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May 18, 2011

A reflection on the death of Gustav Mahler, 100 years ago

One hundred years ago today -- May 18, 1911-- Gustav Mahler died. He was only 50.

Back in July, the 150th anniversary of his birth, I went on and on about how much this man and his music has influenced my own life, so I'll spare you that. I just wanted to acknowledge the anniversary in an aural and visual musical way.

The visual is a photo of Mahler's grave at the Grinzing Cemetery in Vienna.

I got there once, a long time ago in the early stages of my Mahler mania, on a very cold, gray January day. The sight of the large, unadorned stone left an indelible impression.

This picture (by Chris Lee) comes courtesy of the New York Philharmonic, which is currently on tour with music director Alan Gilbert. In between performances (including an all-Mahler program) in Vienna earlier this week, musicians and patrons of the orchestra stopped by the cemetery to lay a wreath. Mahler was music director of the Philharmonic at the time of his death.

Choosing music to mark this day was tough. I finally settled on ...

the "Urlicht" ("Primal Light") movement from the "Resurrection" Symphony, in a poignant performance with the divine Janet Baker and the London Symphony, conducted by Leonard Bernstein, Mahler's most illustrious successor at the helm of the New York Philharmonic.

I think these five minutes easily reveal the soul of Mahler and the extraordinary, magnetic pull of his music. Here's the text:

O red rose! Man lies in greatest need. Man lies in greatest pain. I would rather be in heaven. I came I upon a broad path where an angel came and wanted to turn me back. But I would not be turned away!.I am from God and want to return to God. The dear God will grant me a little light, will light my way to that eternal, blissful life.

 

Posted by Tim Smith at 6:31 AM | | Comments (4)
Categories: Clef Notes
        

Comments

So beautiful. Thank you.

Mr. Smith

Thank you for this wonderful article!

Mr. Mahler's incredible career thrived in the turbulent post-Victorian sexual revolution propelled by his fellow Viennans the psychoanalyst Sigmund Freud and the avant-garde artist Gustav Klimt along with an international coterie of very daring 'Desperate Housewives' who bravely demanded birth control, sexual freedom and sexual satisfaction for themselves and other women.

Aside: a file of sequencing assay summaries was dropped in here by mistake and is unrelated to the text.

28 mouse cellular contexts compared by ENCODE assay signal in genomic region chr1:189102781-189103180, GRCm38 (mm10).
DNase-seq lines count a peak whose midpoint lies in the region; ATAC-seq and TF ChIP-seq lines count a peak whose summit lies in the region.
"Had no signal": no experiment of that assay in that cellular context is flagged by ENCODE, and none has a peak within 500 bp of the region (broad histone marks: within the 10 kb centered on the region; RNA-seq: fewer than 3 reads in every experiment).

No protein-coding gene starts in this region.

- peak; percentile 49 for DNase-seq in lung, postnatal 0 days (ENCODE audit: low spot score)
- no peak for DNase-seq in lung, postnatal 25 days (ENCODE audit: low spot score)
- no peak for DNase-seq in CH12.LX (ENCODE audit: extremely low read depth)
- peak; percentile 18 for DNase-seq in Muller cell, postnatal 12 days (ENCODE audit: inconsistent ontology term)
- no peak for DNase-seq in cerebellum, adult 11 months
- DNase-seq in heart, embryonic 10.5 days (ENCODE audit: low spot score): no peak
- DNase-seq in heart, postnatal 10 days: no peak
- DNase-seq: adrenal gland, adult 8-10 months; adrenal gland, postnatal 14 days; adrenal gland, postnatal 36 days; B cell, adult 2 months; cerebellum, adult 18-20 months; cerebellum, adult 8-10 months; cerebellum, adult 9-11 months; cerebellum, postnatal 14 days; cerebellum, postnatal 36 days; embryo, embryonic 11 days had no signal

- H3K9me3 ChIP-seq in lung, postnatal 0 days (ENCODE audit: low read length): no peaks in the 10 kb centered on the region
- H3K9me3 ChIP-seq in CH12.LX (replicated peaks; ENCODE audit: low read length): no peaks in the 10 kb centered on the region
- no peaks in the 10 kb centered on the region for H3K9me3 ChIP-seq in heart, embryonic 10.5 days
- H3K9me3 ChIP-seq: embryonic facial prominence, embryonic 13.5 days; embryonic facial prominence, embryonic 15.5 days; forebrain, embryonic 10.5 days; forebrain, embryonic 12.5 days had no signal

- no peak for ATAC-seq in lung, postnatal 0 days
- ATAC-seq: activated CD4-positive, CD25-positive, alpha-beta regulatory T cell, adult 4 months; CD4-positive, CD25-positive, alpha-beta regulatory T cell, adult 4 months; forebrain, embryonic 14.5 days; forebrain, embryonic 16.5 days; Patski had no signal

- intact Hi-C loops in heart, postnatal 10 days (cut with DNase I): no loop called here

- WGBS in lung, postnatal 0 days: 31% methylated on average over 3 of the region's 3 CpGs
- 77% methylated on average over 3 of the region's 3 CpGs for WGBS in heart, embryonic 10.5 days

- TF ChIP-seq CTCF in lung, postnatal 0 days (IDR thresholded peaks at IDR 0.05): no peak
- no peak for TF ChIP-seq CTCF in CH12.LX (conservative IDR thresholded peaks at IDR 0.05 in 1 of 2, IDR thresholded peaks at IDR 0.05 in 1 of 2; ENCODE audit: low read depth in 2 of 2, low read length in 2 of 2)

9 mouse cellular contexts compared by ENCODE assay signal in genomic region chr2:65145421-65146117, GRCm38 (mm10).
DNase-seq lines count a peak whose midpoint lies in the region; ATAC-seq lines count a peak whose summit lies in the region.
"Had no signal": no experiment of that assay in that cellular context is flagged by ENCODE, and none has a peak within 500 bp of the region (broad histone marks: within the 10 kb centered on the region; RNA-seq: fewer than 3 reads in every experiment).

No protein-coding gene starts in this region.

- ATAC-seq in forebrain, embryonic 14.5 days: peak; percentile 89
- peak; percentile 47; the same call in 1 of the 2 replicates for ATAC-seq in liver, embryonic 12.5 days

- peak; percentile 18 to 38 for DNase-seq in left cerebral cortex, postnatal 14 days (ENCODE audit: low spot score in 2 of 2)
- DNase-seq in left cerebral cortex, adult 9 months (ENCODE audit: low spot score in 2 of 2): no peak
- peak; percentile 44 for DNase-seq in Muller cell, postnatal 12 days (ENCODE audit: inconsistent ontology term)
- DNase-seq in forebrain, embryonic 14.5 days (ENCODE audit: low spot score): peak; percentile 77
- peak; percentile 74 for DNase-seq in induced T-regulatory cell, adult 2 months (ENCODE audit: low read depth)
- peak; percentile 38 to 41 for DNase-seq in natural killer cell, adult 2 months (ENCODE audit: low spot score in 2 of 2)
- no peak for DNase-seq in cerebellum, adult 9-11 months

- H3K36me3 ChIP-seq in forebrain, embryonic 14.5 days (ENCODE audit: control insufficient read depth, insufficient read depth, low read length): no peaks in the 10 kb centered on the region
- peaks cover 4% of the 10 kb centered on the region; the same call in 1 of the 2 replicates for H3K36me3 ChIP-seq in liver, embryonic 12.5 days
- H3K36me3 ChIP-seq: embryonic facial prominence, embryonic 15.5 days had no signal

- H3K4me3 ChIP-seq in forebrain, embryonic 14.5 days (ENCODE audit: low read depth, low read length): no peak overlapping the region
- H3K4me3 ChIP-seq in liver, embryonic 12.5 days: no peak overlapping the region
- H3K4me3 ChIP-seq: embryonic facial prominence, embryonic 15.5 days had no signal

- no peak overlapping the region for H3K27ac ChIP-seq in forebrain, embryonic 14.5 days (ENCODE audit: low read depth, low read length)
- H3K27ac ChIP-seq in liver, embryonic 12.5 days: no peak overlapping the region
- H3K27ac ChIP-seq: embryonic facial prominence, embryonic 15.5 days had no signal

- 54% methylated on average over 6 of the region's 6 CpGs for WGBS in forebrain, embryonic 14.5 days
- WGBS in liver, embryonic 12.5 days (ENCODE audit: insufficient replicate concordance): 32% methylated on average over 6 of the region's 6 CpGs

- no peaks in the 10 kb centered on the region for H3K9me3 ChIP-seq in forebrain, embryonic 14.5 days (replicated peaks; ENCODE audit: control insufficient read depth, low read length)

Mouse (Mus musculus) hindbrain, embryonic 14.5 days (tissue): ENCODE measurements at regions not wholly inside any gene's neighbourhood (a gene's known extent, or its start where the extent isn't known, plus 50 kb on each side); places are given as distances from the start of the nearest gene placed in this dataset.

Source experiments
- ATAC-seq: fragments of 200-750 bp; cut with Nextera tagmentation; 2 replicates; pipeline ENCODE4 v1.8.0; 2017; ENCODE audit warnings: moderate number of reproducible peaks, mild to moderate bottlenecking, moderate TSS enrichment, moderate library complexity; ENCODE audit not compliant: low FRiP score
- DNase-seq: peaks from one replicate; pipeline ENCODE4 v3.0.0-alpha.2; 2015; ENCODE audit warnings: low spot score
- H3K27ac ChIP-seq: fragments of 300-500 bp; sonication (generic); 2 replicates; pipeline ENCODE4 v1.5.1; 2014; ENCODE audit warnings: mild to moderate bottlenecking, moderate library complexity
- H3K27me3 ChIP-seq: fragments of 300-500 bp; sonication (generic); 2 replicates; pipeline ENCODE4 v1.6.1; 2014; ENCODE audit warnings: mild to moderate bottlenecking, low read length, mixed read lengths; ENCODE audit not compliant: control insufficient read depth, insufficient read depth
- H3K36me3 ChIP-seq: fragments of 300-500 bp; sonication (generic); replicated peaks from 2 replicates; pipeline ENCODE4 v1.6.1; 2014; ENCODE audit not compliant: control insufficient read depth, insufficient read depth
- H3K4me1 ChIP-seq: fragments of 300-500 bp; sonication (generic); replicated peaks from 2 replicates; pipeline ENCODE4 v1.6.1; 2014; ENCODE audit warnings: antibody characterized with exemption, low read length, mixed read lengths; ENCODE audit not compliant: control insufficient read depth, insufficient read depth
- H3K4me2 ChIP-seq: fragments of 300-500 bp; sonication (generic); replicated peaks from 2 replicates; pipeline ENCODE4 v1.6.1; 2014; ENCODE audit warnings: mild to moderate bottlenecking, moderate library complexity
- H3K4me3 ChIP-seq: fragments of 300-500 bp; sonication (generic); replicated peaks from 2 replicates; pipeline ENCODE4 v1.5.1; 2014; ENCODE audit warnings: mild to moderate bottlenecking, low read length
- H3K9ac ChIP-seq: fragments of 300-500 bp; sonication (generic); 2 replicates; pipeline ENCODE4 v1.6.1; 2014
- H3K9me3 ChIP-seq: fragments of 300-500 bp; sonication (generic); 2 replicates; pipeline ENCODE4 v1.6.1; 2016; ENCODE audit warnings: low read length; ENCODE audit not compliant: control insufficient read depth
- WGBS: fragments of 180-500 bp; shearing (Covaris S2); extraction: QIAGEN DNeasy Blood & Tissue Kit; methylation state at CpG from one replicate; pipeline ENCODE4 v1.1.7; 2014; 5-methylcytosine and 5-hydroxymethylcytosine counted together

My fast-paced, fact-based historical novel, 'Sex and the Rebel Woman' reveals the behind-the-scenes stories of the leading players in that revolution and highlights Gustav and Alma Mahler's pivotal roles.

I hope you will read it and recommend it to your readers. It is available in the Kindle store.

Again, thank you for your wonderful article!

Virginia Ann Harris

Thank you for this beautiful tribute to Gustav Mahler. The words from "Urlicht" are so fitting on this day as we commemorate his death 100 years ago. We will keep his heavenly music playing!

Thanks very much for commenting. I'm very glad you liked the choice of words and music for the occasion. TIM

Wonderful column, Tim, as was your earlier one on the occasion of Mahler's birthday. I note what Virginia states above about how pivotal Mahler's era was. I have sometimes mused if Mahler was aware of the work of another contemporary, the poet Rilke. The two of them seemed to be exploring the same territory, one in music the other in poetry.

Thanks very much for the comments. I love your mention of Rilke. Sure does seem to be a case of kindred souls. TIM

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About Tim Smith
Born and raised in Washington, D.C., I couldn't help but develop a keen interest in politics, but music, theater and visual art also proved great attractions. Music became my main focus after high school. I thought about being a cocktail pianist, but I hated taking requests, so I studied music history instead, earning a B.A. in that field from Eisenhower College (Seneca Falls, N.Y.) and an M.A. from Occidental College (Los Angeles). I then landed in journalism. After freelancing for the Washington Post and others, I was classical music critic for the Sun-Sentinel in South Florida, where I also contributed to NPR. I've written for the New York Times, BBC Music Magazine and other publications, and I'm a longtime contributor to Opera News. My book, The NPR Curious Listener's Guide to Classical Music (Perigee, 2002), can be found on the most discerning remainder racks.

I joined the Baltimore Sun as classical music critic in 2000 and, in 2009, also became theater critic, giving me the opportunity to annoy a whole new audience. In 2010, my original Clef Notes blog expanded to encompass a theatrical component -- how could I resist calling it Drama Queens? I hope you'll find both sides of this blog coin worth exploring and reacting to; your own comments are always welcome and valued (well, most of them, at least).

Think of this as your open-all-hours, cyber green room, where there's always a performer or performance to discuss, some news to digest, or maybe just a little good gossip to share.
Note: Tim Smith now writes about the fine arts at baltimoresun.com/artsmash. This blog will be kept in place as an archive for an indefinite period. Please visit the new location to get the latest Mid-Atlantic arts coverage.
View the Artsmash blog
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